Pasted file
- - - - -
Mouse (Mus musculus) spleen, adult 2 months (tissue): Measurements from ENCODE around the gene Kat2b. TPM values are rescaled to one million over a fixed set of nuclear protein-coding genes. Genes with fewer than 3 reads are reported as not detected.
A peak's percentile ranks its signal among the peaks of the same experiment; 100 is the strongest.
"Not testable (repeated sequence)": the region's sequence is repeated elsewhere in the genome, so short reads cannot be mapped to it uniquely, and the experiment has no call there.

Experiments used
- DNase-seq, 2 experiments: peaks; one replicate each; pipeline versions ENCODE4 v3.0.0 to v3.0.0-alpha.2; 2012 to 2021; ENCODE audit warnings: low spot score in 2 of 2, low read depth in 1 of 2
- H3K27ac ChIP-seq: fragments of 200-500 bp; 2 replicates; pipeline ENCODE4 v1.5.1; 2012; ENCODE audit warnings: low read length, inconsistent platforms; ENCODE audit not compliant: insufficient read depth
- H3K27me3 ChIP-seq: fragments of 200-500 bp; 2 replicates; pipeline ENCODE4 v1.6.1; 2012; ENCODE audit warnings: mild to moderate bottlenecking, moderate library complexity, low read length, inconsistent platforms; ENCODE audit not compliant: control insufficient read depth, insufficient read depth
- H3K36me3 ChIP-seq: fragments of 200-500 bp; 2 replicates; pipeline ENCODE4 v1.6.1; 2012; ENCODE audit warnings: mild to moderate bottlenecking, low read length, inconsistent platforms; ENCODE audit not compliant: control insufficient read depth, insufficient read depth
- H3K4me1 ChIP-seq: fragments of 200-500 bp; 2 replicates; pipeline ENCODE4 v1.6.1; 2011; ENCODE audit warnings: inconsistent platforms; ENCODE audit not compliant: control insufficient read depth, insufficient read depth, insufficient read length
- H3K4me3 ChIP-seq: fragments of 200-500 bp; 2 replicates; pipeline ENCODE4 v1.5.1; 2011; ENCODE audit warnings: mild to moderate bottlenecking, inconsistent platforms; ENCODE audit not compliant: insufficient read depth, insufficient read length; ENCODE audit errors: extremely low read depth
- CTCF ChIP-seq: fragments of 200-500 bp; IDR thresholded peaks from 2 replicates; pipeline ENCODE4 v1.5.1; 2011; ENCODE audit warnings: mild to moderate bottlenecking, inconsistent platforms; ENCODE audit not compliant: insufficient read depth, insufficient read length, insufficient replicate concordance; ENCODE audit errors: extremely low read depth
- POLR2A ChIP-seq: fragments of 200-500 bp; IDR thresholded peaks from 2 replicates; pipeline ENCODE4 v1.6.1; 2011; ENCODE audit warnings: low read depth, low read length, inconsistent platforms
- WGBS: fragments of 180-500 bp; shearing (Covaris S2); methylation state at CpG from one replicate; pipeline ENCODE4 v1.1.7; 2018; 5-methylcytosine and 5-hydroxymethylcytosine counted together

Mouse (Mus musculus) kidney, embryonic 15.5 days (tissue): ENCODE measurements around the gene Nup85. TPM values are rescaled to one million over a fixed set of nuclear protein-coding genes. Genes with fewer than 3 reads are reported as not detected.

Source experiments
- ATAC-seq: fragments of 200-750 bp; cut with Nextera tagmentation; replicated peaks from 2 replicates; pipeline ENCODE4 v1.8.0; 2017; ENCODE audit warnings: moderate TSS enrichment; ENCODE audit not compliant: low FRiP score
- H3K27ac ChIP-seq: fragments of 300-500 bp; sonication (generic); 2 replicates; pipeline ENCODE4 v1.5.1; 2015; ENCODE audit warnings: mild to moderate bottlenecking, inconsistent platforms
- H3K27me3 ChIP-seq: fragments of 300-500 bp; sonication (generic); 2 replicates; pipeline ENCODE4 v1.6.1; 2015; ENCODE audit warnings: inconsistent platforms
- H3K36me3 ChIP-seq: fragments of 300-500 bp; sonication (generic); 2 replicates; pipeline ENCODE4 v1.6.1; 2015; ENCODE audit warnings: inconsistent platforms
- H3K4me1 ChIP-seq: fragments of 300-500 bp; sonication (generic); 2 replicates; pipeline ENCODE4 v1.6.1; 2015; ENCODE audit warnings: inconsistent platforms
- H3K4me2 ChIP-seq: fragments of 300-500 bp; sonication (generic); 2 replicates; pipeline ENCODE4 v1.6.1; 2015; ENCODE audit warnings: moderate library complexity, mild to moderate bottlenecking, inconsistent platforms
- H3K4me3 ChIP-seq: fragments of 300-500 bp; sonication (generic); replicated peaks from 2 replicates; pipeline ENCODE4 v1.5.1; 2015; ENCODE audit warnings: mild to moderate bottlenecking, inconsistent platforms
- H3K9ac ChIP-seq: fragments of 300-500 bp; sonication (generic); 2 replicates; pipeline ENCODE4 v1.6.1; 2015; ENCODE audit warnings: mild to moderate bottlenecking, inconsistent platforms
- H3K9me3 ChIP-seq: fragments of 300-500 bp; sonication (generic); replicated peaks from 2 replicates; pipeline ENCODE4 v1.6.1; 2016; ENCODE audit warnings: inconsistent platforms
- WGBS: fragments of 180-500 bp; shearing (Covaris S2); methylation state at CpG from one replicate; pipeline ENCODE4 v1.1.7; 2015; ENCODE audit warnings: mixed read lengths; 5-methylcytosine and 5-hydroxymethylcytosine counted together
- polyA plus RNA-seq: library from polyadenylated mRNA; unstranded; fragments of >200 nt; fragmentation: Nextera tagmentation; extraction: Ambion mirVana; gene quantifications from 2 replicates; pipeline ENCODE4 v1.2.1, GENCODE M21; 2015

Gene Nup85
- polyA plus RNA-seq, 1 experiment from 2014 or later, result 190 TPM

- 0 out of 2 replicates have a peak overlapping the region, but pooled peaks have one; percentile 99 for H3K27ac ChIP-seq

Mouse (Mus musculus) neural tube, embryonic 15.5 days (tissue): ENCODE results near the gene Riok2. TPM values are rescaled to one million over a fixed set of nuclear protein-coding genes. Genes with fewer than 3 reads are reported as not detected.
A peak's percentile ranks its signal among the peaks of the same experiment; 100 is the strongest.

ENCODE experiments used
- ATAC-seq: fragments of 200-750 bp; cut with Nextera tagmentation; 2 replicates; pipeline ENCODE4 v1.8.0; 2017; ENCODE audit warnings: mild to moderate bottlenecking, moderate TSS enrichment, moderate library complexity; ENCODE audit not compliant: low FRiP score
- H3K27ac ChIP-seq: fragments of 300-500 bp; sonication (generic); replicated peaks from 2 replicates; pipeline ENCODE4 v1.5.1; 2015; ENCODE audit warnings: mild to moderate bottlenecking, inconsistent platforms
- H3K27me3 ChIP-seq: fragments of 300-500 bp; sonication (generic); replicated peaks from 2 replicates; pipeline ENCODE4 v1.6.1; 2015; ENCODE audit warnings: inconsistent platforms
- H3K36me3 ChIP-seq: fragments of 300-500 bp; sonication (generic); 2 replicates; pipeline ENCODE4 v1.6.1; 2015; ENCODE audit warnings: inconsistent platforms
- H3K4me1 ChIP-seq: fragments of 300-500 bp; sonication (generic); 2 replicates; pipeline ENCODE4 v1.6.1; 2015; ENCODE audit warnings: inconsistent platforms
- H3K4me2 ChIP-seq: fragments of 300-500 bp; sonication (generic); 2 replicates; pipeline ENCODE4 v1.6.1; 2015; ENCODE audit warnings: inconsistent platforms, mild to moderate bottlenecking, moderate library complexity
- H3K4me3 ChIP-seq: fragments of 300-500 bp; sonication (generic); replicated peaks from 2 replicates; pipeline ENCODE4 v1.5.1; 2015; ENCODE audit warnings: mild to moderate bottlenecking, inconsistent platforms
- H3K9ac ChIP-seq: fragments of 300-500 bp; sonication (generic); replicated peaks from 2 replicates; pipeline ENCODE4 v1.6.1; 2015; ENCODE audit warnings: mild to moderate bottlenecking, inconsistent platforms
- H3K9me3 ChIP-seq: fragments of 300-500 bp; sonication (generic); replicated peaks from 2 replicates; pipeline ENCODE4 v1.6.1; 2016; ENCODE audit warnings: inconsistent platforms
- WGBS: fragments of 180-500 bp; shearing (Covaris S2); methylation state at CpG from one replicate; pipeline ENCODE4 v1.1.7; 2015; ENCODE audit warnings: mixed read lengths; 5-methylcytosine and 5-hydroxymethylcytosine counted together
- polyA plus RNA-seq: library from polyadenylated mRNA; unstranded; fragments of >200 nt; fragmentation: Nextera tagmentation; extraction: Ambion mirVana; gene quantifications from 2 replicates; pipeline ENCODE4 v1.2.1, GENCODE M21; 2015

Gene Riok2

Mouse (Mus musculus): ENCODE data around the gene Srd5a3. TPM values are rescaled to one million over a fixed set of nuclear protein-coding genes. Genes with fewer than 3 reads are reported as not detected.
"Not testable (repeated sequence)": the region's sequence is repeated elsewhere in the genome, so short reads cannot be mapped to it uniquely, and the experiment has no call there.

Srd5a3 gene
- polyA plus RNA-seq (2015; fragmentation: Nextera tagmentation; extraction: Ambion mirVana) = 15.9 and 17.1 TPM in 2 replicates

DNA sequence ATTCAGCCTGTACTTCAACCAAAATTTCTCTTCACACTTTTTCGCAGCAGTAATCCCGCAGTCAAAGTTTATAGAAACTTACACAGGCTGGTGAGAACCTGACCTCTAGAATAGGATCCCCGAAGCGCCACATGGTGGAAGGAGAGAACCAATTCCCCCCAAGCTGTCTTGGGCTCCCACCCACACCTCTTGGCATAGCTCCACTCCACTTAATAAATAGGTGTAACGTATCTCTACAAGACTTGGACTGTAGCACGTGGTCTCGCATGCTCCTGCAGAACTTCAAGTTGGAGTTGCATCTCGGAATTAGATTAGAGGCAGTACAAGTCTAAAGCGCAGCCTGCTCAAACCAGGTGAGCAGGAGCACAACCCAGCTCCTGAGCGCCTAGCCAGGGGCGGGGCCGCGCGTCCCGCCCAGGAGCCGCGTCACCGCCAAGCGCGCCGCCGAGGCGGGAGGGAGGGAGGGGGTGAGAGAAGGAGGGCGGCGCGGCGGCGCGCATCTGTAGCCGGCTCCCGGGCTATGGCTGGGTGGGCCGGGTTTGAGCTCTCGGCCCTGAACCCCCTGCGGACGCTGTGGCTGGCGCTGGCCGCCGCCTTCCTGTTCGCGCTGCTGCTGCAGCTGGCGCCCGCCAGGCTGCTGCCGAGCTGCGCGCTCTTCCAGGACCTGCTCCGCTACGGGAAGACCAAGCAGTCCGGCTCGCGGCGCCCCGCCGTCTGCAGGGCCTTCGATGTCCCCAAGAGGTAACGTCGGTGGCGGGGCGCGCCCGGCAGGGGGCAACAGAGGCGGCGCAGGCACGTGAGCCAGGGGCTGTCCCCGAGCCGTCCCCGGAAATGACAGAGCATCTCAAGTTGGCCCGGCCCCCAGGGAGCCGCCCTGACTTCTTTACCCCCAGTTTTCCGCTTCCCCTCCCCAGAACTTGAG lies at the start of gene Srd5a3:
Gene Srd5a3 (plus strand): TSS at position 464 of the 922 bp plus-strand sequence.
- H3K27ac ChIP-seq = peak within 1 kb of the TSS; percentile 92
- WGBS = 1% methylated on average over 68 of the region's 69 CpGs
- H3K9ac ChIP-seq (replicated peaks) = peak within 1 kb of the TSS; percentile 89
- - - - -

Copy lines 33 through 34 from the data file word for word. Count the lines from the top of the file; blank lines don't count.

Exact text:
- ATAC-seq: fragments of 200-750 bp; cut with Nextera tagmentation; 2 replicates; pipeline ENCODE4 v1.8.0; 2017; ENCODE audit warnings: mild to moderate bottlenecking, moderate TSS enrichment, moderate library complexity; ENCODE audit not compliant: low FRiP score
- H3K27ac ChIP-seq: fragments of 300-500 bp; sonication (generic); replicated peaks from 2 replicates; pipeline ENCODE4 v1.5.1; 2015; ENCODE audit warnings: mild to moderate bottlenecking, inconsistent platforms